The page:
Reading 1 Peter (1:1–2)
(Given the commitment The River has to reading Scripture well and to discipleship, one of the purposes of the website blog will be to model reading texts and making appropriate application. This post will be the first of a series that will take us through Peter’s first epistle. We’ll be using the New American Standard Bible translation.)
Peter, an apostle of Jesus Christ, to those who reside as aliens, scattered throughout Pontus, Galatia, Cappadocia, Asia, and Bithynia, who are chosen according to the foreknowledge of God the Father, by the sanctifying work of the Spirit, to obey Jesus Christ and be sprinkled with His blood: May grace and peace be yours in the fullest measure. ~ 1 Peter 1:1–2
We know from the early chapters of Acts, that Peter was a leader in the church in Jerusalem. We also know that when persecution against the followers of Jesus arose in that city many of the disciples fled. These two thoughts are reflected in the opening verses of Peter’s letter.
Peter writes to “those who reside as aliens, scattered.” Peter uses the very word that Luke used to describe the “scattering” of believers in the face of persecution (Acts 8:1,4; 11:19; you could discover this through the use of a concordance or Bible study software). As a result, these scattered believers “reside as aliens;” they are only temporary sojourners in the lands in which they find themselves. A glance at a Bible map will show how far from Jerusalem these sojourners had traveled.
Beyond their geographical “scatteredness,” Peter has a more important way to identify those to whom he writes. Notice well how Peter speaks of his recipients.
They are the “chosen;” or as other translations render it, “the called.” Why this identification? At the very beginning of this epistle, Peter wants his readers to know that no matter where in the world they might find themselves, they are not lost, wandering, or unknown. They are, in fact, in the center of the will of God–they have been personally called by God to Himself.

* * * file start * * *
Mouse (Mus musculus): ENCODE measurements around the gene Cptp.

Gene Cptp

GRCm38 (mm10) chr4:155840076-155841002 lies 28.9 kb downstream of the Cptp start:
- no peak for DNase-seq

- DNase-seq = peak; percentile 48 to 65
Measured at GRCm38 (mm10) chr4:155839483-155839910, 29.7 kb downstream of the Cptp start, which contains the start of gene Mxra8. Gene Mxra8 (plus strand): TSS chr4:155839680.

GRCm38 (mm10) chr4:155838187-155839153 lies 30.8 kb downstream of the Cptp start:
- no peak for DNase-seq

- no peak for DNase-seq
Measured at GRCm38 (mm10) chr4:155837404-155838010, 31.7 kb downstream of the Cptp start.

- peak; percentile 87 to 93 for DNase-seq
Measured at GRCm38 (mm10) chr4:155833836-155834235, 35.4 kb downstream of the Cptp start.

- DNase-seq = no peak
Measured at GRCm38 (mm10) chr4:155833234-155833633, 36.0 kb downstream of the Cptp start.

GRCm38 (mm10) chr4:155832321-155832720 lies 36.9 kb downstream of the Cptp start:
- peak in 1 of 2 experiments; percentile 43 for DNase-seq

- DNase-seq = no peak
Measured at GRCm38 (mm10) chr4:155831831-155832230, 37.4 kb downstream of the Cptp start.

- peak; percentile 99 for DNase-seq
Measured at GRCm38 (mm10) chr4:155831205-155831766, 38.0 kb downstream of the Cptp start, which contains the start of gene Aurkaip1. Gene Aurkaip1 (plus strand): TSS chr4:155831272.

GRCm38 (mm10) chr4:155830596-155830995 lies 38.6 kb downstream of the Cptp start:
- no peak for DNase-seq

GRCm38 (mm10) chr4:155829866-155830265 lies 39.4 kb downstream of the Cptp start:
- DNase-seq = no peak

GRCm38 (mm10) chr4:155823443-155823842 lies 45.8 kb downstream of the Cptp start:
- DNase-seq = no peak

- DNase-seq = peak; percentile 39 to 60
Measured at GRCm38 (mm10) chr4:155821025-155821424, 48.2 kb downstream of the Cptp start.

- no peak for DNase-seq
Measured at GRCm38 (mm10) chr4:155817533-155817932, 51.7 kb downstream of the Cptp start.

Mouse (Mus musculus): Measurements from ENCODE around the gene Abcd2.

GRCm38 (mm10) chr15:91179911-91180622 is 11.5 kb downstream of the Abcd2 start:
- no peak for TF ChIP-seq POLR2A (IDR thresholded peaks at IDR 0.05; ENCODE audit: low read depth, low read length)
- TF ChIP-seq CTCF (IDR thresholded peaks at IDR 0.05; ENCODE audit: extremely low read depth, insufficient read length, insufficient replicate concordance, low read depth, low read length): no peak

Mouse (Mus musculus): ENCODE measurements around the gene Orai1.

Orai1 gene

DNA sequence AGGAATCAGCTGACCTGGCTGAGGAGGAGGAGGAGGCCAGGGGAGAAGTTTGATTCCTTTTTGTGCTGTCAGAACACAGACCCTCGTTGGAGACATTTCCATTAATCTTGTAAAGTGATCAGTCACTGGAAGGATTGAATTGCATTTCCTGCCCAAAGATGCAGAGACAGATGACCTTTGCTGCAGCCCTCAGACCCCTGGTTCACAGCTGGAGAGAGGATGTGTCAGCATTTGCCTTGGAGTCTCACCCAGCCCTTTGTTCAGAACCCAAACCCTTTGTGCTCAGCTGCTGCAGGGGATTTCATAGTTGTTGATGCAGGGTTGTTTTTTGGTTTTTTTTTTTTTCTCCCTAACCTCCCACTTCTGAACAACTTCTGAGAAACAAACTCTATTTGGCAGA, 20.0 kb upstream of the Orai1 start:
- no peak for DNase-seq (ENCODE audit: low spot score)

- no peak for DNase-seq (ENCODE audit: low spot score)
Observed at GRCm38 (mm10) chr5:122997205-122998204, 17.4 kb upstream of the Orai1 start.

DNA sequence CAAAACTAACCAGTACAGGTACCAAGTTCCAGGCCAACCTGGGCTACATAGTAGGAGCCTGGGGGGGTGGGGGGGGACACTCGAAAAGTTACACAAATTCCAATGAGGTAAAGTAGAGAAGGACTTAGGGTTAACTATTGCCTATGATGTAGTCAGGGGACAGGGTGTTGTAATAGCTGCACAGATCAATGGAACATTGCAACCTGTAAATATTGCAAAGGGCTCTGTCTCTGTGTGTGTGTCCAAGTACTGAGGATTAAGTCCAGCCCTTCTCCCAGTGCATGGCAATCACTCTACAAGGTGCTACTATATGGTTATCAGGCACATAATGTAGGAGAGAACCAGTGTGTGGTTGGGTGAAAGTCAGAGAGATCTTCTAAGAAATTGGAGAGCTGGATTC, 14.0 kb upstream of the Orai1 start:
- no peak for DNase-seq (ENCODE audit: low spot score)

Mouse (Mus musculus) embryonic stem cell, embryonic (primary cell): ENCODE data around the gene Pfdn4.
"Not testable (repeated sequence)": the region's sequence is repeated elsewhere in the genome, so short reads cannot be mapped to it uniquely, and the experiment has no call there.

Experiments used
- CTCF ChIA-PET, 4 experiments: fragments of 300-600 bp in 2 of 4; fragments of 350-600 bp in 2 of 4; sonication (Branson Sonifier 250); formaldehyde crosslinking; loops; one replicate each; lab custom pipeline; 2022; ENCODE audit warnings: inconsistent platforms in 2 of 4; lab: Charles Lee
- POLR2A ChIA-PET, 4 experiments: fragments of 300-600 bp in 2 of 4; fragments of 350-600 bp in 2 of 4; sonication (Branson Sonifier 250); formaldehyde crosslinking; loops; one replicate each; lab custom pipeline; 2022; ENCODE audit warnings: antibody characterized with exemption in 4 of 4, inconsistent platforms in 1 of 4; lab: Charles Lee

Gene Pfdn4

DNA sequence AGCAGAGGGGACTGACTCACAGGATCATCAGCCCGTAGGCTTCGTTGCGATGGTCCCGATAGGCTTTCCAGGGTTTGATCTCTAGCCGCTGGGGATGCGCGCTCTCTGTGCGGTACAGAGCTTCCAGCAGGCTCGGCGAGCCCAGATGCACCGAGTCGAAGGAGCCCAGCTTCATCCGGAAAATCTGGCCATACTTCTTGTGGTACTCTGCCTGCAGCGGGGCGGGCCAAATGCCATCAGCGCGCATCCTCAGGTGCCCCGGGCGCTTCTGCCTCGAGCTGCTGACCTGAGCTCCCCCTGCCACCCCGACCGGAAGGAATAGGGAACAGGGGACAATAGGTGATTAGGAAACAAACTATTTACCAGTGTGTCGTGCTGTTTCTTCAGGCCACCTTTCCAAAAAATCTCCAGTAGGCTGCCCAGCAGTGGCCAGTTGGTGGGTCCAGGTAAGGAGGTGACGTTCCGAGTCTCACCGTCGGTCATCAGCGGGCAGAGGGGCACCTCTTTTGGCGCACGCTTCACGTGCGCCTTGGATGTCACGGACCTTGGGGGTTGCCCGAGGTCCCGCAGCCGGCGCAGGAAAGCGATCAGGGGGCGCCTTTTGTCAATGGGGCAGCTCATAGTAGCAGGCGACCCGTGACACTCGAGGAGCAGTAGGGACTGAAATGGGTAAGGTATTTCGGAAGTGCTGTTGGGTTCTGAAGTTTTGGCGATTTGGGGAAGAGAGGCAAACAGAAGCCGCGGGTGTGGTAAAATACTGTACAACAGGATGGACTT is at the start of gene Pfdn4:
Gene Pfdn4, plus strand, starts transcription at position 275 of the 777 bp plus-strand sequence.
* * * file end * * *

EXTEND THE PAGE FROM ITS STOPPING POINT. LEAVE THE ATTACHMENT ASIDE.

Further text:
Then notice how Peter builds on that. He offers three qualifiers to fill in the picture of this “calledness.” (Pay attention to the different prepositions Peter uses to introduce each phrase.) His readers are chosen:
According to the foreknowledge of God the Father. Their chosen-ness is the result of the deliberate willing of the Father.
By the sanctifying work of the Spirit. Their chosen-ness is experienced through the Spirit’s work of “sanctification”–the idea of sanctification being to be set apart to God and for God.
To obey Christ Jesus and be sprinkled with His blood. And this chosen-ness has in view their lives coming into conformity to all Christ Jesus wants for them and for them to be “sprinkled with His blood.” That last image, drawing on Old Testament imagery, pictures cleansing from sin and the experience of atonement.
Each of these ideas will be unpacked further by Peter in his letter. Here we get just a small taste of some great theology. (Yes, even in his greeting we do get good theology!)
In spite of their outward circumstances, Peter’s readers are living Trinitarian-rooted lives. The Father has chosen them for Himself; the Spirit is at work to set them apart to and for God; the Son’s life provides for them not only their forgiveness but their call to a life like His own.
Once we see this we can ask ourselves: Do I understand my life as rooted in what the Triune God is doing, or do I default to seeing myself in light of my outward circumstances only?